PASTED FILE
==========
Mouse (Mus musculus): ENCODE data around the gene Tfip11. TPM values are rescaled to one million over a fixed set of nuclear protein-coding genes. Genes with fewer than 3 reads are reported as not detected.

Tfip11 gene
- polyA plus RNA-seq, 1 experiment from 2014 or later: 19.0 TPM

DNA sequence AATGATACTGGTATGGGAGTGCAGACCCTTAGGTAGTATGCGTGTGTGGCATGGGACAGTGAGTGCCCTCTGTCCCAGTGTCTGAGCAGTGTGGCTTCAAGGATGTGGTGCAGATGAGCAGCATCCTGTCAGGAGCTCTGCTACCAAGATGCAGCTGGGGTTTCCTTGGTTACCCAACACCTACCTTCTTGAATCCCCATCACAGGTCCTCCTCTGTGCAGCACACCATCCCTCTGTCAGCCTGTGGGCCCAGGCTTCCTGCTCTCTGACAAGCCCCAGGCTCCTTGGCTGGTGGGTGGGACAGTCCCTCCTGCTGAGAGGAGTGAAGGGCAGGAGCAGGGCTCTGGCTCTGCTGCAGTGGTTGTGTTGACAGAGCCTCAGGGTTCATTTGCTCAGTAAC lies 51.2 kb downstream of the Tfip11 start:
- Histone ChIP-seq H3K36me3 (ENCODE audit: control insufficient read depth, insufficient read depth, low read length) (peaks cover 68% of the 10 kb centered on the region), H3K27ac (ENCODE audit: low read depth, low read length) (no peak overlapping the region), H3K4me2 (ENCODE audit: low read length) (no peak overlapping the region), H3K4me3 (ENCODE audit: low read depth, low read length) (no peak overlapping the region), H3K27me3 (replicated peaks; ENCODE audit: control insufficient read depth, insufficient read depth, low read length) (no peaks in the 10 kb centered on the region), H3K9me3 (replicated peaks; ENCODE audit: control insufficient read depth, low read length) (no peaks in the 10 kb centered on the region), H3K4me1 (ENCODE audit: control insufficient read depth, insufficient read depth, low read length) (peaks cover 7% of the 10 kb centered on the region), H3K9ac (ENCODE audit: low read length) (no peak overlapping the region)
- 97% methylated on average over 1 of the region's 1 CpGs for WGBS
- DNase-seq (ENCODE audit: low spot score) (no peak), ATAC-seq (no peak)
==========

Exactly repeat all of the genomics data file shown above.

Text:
Mouse (Mus musculus): ENCODE data around the gene Tfip11. TPM values are rescaled to one million over a fixed set of nuclear protein-coding genes. Genes with fewer than 3 reads are reported as not detected.

Tfip11 gene
- polyA plus RNA-seq, 1 experiment from 2014 or later: 19.0 TPM

DNA sequence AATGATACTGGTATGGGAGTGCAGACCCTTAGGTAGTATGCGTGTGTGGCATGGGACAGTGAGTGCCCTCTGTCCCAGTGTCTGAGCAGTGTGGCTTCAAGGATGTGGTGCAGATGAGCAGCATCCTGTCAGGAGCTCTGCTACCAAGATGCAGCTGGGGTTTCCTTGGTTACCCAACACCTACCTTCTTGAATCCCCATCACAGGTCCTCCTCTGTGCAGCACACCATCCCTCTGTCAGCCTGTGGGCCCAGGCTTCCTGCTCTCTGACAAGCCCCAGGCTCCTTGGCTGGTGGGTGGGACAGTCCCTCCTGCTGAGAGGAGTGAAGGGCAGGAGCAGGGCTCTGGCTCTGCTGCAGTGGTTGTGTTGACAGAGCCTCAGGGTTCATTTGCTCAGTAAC lies 51.2 kb downstream of the Tfip11 start:
- Histone ChIP-seq H3K36me3 (ENCODE audit: control insufficient read depth, insufficient read depth, low read length) (peaks cover 68% of the 10 kb centered on the region), H3K27ac (ENCODE audit: low read depth, low read length) (no peak overlapping the region), H3K4me2 (ENCODE audit: low read length) (no peak overlapping the region), H3K4me3 (ENCODE audit: low read depth, low read length) (no peak overlapping the region), H3K27me3 (replicated peaks; ENCODE audit: control insufficient read depth, insufficient read depth, low read length) (no peaks in the 10 kb centered on the region), H3K9me3 (replicated peaks; ENCODE audit: control insufficient read depth, low read length) (no peaks in the 10 kb centered on the region), H3K4me1 (ENCODE audit: control insufficient read depth, insufficient read depth, low read length) (peaks cover 7% of the 10 kb centered on the region), H3K9ac (ENCODE audit: low read length) (no peak overlapping the region)
- 97% methylated on average over 1 of the region's 1 CpGs for WGBS
- DNase-seq (ENCODE audit: low spot score) (no peak), ATAC-seq (no peak)